(ANTIMEDIA Op-ed) — The North Atlantic Treaty Organization (NATO) is reportedly making the decision to integrate cyber warfare into its command, representing a major policy shift in recent decades compared to its previous reliance on brute force to achieve its military aims.
“Capitalizing on the multinational coalition’s recognition of cyberspace as a theater of operations at last year’s Warsaw Summit, NATO Secretary General Jens Stoltenberg announced last month the creation of Cyber Operations Center as part of an overall effort to update and adopt a more expansive and efficient command structure. Last week, retired Air Force Colonel Rizwan Ali revealed how the decision, which he helped write and implement, could affect the way NATO conducts operations and counters threats from abroad.”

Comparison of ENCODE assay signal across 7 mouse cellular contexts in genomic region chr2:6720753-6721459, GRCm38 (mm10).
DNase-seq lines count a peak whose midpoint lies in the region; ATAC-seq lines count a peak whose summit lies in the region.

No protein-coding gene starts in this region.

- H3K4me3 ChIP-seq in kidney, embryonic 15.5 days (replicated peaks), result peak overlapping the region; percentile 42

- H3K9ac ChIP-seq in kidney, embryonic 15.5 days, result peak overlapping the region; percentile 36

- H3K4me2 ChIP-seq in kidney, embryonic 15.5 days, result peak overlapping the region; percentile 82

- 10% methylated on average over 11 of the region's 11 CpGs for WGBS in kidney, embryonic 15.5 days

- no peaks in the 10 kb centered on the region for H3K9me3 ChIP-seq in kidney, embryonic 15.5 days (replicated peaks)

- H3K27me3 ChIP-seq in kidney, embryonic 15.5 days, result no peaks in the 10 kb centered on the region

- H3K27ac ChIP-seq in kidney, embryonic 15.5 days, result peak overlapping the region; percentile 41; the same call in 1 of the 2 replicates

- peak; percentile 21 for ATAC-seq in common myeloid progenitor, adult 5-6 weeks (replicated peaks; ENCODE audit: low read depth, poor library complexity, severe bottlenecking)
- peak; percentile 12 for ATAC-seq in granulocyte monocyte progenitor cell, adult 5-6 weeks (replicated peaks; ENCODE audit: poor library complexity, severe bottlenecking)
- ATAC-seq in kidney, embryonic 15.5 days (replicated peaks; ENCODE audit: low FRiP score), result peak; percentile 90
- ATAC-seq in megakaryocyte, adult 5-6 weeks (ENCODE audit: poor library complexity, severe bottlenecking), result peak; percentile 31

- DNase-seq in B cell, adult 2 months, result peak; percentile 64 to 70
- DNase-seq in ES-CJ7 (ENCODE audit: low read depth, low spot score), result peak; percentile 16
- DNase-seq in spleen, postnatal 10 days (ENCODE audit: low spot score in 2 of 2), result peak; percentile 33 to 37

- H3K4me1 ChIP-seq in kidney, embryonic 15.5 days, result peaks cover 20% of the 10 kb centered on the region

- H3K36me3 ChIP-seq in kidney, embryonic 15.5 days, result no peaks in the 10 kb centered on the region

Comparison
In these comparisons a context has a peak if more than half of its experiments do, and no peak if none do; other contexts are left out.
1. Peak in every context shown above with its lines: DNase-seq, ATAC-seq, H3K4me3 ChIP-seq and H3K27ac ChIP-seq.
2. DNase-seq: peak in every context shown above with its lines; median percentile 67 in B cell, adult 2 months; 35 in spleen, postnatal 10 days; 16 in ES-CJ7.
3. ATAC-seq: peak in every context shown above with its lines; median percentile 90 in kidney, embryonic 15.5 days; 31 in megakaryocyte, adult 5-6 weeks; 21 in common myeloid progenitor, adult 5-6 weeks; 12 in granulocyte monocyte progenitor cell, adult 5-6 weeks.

Newsweek reports that according to Ali, one of the leading officials who drafted the strategy, the new policy shift represents a stark modern day warning to American foes, especially Russia.
“In short, NATO embraced the use of cyber weaponry in NATO operations. This is a marked departure from NATO’s historical stance of using cyber only defensively, mainly to ward off incursions against its own networks,” Ali wrote in Foreign Policy earlier this month.
“The more aggressive approach was intended as a strong message, primarily to Russia, that NATO intends to use the cyber capabilities of its members to deter attacks in the same way it uses land, sea and air weaponry,” he added.
Perhaps NATO will use cyber warfare against the Russians in the years to come — or perhaps much further down the line when a global conflict becomes that much more inevitable. However, despite the thus far baseless claims that Russia is capable of hacking the U.S.’ elections, in the more foreseeable future, NATO’s cyber warfare policy is actually directed primarily at Iran, not Russia.